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Visualizing information spaces:

What this is about

This was a grad school project that I’m still fond of. We were tasked with visualizing the information space of an artifact (website, book, movie, etc.). I was assigned the active and very prominent design website

Even during the preliminary sketching process, as I attempted to draw the sitemap and the density of information across the site, I ran into major issues with the site’s usability that impeded me from navigating the space properly, and then realized that it was important to convey those issues as part of my discussion of the site’s information space.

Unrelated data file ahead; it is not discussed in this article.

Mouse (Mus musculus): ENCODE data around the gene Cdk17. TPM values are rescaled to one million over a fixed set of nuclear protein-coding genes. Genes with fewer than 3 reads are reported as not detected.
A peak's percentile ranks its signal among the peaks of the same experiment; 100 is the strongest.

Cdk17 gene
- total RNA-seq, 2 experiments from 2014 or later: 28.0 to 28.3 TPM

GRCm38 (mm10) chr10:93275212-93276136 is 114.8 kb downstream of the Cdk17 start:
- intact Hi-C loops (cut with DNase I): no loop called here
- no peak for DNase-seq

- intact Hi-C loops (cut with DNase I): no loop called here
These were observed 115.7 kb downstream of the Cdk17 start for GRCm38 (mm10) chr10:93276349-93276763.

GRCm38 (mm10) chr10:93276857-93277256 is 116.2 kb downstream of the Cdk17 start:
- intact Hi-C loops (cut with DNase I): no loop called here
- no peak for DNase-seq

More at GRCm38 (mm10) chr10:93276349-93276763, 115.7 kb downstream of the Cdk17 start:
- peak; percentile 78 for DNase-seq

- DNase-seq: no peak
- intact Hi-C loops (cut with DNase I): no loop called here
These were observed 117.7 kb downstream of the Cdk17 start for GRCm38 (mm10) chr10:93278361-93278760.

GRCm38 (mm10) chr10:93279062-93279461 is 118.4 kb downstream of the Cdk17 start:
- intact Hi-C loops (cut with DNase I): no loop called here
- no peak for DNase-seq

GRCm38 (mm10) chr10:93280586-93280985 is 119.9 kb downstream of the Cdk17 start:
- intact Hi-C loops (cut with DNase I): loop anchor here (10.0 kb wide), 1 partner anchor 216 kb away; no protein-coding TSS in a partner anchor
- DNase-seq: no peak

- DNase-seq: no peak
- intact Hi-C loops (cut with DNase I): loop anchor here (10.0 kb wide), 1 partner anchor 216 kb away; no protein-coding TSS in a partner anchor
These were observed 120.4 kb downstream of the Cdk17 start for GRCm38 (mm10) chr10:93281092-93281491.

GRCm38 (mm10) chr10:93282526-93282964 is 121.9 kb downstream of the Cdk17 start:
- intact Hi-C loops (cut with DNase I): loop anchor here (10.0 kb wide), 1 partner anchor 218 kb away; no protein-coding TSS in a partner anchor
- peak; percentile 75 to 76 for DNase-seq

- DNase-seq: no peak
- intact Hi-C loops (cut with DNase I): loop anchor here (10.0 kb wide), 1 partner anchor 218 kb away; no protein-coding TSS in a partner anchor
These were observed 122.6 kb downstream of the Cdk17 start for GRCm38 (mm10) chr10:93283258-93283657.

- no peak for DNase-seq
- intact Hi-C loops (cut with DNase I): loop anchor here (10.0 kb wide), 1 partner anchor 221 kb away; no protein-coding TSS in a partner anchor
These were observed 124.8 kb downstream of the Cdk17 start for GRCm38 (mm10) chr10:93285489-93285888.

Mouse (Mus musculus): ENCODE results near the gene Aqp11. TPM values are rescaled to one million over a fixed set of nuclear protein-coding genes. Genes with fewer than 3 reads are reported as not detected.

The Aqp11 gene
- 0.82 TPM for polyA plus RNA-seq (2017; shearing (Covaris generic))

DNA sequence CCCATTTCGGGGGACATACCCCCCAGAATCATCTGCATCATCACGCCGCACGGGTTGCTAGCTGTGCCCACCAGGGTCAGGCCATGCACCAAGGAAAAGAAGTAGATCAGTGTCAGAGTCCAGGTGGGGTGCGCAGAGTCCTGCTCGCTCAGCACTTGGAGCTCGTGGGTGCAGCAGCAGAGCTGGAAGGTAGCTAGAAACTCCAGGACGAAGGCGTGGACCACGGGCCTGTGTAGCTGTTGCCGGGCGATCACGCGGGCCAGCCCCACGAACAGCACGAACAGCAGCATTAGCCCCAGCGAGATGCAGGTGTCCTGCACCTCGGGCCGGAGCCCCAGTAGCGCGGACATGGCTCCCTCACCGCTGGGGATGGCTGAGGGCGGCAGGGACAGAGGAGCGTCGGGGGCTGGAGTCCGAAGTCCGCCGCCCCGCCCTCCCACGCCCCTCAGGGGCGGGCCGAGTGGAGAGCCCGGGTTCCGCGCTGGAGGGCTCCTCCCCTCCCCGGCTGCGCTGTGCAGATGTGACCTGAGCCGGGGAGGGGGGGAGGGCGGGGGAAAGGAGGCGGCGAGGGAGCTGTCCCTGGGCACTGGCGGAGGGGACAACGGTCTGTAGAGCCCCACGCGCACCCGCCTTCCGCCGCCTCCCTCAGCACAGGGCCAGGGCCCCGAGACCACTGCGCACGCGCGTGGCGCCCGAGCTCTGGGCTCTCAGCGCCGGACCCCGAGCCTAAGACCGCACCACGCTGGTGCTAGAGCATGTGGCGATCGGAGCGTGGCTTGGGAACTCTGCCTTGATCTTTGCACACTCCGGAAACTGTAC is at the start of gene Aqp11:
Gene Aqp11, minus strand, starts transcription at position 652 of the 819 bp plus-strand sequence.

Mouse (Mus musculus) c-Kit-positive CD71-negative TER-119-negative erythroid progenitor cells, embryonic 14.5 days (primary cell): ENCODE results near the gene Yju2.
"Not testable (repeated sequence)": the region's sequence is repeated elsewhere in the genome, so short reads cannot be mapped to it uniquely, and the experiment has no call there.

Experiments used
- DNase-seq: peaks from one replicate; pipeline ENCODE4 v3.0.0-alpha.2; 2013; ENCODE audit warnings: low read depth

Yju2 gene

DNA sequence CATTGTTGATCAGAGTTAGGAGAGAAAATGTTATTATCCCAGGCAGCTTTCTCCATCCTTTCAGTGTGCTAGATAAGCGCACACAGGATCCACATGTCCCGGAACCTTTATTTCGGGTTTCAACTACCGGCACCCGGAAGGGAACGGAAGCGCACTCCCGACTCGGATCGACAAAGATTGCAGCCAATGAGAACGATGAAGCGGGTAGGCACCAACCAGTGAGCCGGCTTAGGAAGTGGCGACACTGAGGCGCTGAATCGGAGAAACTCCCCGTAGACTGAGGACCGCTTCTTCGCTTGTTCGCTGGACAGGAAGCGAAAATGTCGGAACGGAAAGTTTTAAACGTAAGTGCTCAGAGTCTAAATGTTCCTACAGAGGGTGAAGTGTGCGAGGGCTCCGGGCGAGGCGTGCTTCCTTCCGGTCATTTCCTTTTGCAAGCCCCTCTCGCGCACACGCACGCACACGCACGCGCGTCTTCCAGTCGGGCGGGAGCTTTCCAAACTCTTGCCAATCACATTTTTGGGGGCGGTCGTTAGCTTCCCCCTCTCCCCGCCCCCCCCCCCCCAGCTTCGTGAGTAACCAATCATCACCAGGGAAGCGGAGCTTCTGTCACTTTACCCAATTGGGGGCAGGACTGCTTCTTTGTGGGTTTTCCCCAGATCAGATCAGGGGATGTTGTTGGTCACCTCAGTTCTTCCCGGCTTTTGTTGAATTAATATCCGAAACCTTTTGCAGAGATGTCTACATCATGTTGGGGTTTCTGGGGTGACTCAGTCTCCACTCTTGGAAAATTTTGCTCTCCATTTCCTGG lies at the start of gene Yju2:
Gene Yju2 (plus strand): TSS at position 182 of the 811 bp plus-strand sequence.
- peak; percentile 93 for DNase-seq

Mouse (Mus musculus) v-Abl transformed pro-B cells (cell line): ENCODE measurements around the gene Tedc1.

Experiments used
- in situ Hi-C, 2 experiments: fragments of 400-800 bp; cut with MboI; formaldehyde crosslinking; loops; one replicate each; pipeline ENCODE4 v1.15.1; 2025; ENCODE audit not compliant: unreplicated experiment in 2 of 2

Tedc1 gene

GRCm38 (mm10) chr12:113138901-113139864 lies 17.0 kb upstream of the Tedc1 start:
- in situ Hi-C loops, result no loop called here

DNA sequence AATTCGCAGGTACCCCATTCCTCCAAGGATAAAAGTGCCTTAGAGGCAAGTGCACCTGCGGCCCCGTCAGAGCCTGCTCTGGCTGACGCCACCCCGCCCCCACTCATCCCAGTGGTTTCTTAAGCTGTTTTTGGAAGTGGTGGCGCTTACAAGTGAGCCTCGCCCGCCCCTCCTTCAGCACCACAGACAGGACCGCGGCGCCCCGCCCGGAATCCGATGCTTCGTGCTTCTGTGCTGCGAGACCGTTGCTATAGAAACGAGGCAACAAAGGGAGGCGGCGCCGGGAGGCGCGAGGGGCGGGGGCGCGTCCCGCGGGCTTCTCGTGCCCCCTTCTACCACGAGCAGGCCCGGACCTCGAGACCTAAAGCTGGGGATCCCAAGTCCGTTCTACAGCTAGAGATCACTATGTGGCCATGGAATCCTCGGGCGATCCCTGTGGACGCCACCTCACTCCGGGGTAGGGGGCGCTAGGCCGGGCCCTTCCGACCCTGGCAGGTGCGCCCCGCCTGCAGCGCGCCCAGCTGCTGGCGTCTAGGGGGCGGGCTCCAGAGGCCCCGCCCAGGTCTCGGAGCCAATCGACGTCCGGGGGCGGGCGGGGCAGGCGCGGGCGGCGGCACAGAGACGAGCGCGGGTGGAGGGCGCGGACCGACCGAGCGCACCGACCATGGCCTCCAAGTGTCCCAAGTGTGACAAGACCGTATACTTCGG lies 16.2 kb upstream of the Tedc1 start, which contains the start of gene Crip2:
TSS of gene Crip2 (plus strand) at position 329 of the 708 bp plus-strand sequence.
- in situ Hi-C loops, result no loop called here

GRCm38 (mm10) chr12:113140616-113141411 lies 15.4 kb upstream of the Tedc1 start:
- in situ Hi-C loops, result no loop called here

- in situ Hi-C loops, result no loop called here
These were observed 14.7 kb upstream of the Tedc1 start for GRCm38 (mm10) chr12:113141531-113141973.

The site consists of three major content areas—Observatory, Change Observer, and Places—with a fourth area, Observer Media, including content pertaining to the other three areas (hence the horizontal dotted (not solid) line separating it from the other three). The articles in each of the three main sections are categorized both by Topics (a.k.a. keywords) and Departments (a.k.a. categories). I opted to use clusters of dots with lines, as it was an immediately obvious way to discern the density of information across the site.

At the time of designing, there were roughly 800 articles on the site, and well over 1000 lines. I drew them all manually. (It was cathartic, honestly.)

The overall layout is meant to hint subtly at the structure of a website, with the header, main site navigation, content, and a “footer” (where I included a personal note about a personal experience I had with seeing the site’s creators give a talk, and how that related to this project).

There are many things about this project that I would do differently today. Ask me sometime!

Want more details? Check out the Process Book.

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